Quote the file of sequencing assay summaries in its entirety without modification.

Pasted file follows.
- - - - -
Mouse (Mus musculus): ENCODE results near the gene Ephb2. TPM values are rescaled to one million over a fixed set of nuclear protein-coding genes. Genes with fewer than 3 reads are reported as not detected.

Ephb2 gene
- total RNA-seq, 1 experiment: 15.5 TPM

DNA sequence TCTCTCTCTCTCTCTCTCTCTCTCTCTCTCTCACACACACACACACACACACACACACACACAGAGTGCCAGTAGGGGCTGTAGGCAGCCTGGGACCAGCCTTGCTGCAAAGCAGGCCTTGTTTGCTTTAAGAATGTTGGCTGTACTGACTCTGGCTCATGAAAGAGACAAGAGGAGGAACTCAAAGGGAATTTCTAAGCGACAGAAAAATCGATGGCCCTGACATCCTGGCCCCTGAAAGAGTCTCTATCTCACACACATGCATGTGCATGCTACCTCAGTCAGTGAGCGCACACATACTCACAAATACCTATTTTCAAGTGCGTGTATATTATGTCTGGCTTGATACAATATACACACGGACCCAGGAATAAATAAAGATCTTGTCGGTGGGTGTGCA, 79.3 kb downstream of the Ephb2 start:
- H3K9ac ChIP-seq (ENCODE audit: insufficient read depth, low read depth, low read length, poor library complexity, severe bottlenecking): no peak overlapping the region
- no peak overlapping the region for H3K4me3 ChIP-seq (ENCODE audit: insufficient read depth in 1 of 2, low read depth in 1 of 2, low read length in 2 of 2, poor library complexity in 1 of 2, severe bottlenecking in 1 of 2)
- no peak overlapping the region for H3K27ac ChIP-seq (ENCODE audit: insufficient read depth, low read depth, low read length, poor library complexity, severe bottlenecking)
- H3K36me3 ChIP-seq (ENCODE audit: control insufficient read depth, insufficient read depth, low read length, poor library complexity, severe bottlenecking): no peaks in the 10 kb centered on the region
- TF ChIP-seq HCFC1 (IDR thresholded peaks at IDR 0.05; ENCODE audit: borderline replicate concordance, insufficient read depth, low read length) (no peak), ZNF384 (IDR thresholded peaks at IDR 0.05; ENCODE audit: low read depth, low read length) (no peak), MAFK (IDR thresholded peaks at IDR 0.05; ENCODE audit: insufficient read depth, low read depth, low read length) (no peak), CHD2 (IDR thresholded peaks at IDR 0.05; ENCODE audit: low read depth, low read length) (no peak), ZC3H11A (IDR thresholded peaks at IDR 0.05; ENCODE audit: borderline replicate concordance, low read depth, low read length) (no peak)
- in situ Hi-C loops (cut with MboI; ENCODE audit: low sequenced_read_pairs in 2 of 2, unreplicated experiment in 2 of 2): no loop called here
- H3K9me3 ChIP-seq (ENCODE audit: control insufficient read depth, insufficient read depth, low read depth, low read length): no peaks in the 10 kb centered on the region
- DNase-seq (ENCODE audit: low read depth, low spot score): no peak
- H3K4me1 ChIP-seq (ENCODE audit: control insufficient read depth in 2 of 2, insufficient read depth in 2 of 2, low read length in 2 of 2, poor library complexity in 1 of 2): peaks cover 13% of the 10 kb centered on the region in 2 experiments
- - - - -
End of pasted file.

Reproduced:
Mouse (Mus musculus): ENCODE results near the gene Ephb2. TPM values are rescaled to one million over a fixed set of nuclear protein-coding genes. Genes with fewer than 3 reads are reported as not detected.

Ephb2 gene
- total RNA-seq, 1 experiment: 15.5 TPM

DNA sequence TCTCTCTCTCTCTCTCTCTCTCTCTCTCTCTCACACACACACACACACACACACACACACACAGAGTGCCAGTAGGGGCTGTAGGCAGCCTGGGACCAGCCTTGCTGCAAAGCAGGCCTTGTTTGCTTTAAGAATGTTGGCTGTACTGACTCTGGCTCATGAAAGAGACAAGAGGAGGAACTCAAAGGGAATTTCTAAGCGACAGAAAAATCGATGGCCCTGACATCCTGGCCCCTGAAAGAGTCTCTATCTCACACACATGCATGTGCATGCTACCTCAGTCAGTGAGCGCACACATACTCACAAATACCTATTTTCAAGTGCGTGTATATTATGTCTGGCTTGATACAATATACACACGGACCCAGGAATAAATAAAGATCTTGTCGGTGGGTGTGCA, 79.3 kb downstream of the Ephb2 start:
- H3K9ac ChIP-seq (ENCODE audit: insufficient read depth, low read depth, low read length, poor library complexity, severe bottlenecking): no peak overlapping the region
- no peak overlapping the region for H3K4me3 ChIP-seq (ENCODE audit: insufficient read depth in 1 of 2, low read depth in 1 of 2, low read length in 2 of 2, poor library complexity in 1 of 2, severe bottlenecking in 1 of 2)
- no peak overlapping the region for H3K27ac ChIP-seq (ENCODE audit: insufficient read depth, low read depth, low read length, poor library complexity, severe bottlenecking)
- H3K36me3 ChIP-seq (ENCODE audit: control insufficient read depth, insufficient read depth, low read length, poor library complexity, severe bottlenecking): no peaks in the 10 kb centered on the region
- TF ChIP-seq HCFC1 (IDR thresholded peaks at IDR 0.05; ENCODE audit: borderline replicate concordance, insufficient read depth, low read length) (no peak), ZNF384 (IDR thresholded peaks at IDR 0.05; ENCODE audit: low read depth, low read length) (no peak), MAFK (IDR thresholded peaks at IDR 0.05; ENCODE audit: insufficient read depth, low read depth, low read length) (no peak), CHD2 (IDR thresholded peaks at IDR 0.05; ENCODE audit: low read depth, low read length) (no peak), ZC3H11A (IDR thresholded peaks at IDR 0.05; ENCODE audit: borderline replicate concordance, low read depth, low read length) (no peak)
- in situ Hi-C loops (cut with MboI; ENCODE audit: low sequenced_read_pairs in 2 of 2, unreplicated experiment in 2 of 2): no loop called here
- H3K9me3 ChIP-seq (ENCODE audit: control insufficient read depth, insufficient read depth, low read depth, low read length): no peaks in the 10 kb centered on the region
- DNase-seq (ENCODE audit: low read depth, low spot score): no peak
- H3K4me1 ChIP-seq (ENCODE audit: control insufficient read depth in 2 of 2, insufficient read depth in 2 of 2, low read length in 2 of 2, poor library complexity in 1 of 2): peaks cover 13% of the 10 kb centered on the region in 2 experiments